Magazine

The dreams of Charles Rennie Mackintosh

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He is one of Glasgow's favourite sons, but Charles Rennie Mackintosh and his architectural designs from 100 years ago are celebrated far and wide.

The Royal Institute of British Architects is hosting its first substantial exhibition devoted to his distinctive style, with more than 60 original drawings, paintings and models.

Mackintosh expert Pamela Robertson, from Glasgow's Hunterian Museum, says some people see the designer as a modernist, some view him as one of the last Victorian architects, while others think of him as Glasgow's art nouveau designer. All could be true.

As the 19th Century drifted into the 20th, Mackintosh drafted this design for a property - not to be built in his lifetime - known as the Artist's House in the Country.

Image copyright Riba/Huntarian Museum

The plans show his emerging pared down style - with fluid lines and artistic asymmetry.

It is very different from the historic revival look in Mackintosh's un-built grand designs that feature in the video above.

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This next design was built in his lifetime.

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The Hill House in Helensburgh, to the west of Glasgow, is now run by the National Trust for Scotland and is open to the public.

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While he may have tried, but failed, to put his mark on a new cathedral for Liverpool, he did design a church which was built - at Queen's Cross in Glasgow.

The Glasgow School of Art - known as The Mac - is Mackintosh's most celebrated building.

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Pamela Robertson says Mackintosh made sure there were some wonderful spaces inside - including a double-height timber-clad library.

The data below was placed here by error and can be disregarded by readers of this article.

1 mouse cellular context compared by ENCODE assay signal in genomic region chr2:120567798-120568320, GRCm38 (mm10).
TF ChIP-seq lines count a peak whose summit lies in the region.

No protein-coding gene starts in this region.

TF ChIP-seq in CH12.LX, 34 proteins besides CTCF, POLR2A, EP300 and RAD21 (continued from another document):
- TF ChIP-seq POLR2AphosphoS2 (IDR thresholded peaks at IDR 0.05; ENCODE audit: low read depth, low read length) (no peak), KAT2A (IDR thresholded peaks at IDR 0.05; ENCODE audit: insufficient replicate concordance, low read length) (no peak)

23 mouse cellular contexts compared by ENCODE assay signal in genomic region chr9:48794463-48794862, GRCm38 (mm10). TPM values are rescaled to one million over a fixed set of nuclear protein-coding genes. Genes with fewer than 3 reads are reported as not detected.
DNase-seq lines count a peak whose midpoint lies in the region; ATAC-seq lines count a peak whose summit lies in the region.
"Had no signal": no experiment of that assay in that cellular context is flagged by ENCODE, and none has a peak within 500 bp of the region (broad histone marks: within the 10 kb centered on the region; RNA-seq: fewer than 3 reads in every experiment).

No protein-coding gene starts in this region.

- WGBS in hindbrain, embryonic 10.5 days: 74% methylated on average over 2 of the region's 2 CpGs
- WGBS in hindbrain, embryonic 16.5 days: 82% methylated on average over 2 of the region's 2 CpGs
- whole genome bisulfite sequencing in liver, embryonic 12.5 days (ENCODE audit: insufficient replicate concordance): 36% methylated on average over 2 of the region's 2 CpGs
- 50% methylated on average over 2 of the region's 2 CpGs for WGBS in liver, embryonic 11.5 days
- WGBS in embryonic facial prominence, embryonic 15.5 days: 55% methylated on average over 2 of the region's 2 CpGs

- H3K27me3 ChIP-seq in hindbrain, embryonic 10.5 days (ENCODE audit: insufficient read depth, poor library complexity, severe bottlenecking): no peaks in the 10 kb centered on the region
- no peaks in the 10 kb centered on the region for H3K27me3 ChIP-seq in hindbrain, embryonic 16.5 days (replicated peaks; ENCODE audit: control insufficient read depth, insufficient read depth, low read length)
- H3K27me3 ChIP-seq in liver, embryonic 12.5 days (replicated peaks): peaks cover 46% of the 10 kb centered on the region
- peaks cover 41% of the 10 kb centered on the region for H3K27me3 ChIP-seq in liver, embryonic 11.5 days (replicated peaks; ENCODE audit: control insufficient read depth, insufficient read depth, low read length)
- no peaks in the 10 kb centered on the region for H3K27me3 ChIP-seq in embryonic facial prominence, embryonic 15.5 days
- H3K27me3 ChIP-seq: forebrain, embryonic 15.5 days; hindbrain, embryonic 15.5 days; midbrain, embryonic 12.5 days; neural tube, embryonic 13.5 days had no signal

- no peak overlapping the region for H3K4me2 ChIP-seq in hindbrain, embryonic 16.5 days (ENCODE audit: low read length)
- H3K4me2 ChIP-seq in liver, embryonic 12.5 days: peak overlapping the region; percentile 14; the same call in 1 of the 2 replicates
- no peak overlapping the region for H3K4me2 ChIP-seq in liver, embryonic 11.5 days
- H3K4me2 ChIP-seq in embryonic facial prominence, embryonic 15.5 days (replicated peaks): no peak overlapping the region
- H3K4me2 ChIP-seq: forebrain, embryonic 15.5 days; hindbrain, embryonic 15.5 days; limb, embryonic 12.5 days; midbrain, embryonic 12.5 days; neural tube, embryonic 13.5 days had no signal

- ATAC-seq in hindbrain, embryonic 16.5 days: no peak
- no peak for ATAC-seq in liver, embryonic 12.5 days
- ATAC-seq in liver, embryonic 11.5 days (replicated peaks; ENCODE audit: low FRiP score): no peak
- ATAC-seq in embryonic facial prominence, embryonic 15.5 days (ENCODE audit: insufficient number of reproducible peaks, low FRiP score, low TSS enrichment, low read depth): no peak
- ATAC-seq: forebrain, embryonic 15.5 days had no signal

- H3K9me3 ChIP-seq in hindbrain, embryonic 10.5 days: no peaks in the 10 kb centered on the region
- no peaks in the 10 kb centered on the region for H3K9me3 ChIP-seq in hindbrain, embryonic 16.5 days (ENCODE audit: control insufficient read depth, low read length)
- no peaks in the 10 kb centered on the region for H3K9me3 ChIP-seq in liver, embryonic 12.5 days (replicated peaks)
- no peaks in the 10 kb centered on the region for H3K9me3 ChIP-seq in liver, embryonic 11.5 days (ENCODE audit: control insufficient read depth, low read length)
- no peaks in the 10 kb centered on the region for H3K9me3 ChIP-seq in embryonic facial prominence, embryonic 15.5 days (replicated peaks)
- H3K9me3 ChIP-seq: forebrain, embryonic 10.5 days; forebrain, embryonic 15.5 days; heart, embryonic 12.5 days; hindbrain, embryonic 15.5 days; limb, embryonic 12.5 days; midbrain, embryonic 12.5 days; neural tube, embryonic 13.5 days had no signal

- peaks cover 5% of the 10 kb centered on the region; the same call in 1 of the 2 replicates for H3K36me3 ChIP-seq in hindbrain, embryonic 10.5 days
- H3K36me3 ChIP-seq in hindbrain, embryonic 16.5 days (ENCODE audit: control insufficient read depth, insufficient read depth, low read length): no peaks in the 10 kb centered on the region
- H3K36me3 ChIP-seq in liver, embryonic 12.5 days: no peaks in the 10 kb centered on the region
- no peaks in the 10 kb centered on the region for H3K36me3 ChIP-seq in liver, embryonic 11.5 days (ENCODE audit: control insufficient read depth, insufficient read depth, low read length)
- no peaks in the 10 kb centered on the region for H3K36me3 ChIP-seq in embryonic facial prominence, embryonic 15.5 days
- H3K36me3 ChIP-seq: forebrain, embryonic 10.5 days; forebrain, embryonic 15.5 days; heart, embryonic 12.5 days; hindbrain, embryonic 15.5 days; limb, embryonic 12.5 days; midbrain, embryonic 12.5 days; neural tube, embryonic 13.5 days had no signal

Unfortunately it was destroyed by fire in May 2014 - but the school recently announced that the library will be restored to its original state.

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In 1901, Mackintosh entered a European competition - organised by the art publisher Alexander Koch - to design a unique home.

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There was a very specific brief - including the incorporation of a music room - for this "House for an Art Lover".

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This is Mackintosh's pale vision - sparsely furnished with an elaborate piano at the back of the room.

The curved windows were a collaboration with his new wife - Margaret MacDonald Mackintosh - who designed the decorative panels.

A version of House for an Art Lover was constructed in the late 20th Century in Glasgow's Bellahouston Park.

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This striking commission - Auchinibert - was built just outside the village of Killearn in Stirlingshire. It is notable for its almost English style.

There are very few photos of Charles Rennie Mackintosh. This next image from the early 1890s is perhaps the most-recognisable.

Pamela Robertson describes it as compelling.

With his floppy bow tie and unstructured jacket, "it's as if he is saying he is an artist first and foremost" she says.

Image copyright Riba/Huntarian Museum

And this final image was painted by Mackintosh himself - a romanticised vision of Glasgow's medieval cathedral at sunset.

Image copyright Huntarian Museum/Riba

Mackintosh Architecture can be seen at the Royal Institute of British Architects in London until 23 May 2015. Admission is free.

Pamela Robertson - Mackintosh expert at the Hunterian Museum in Glasgow - provides video narration and contributed to the text.

All images subject to copyright. Images courtesy Riba/Hunterian Museum Glasgow.

Mackintosh photo: 1893 by James Craig Annan (copyright: T&R Annan/courtesy: Glasgow Mackintosh)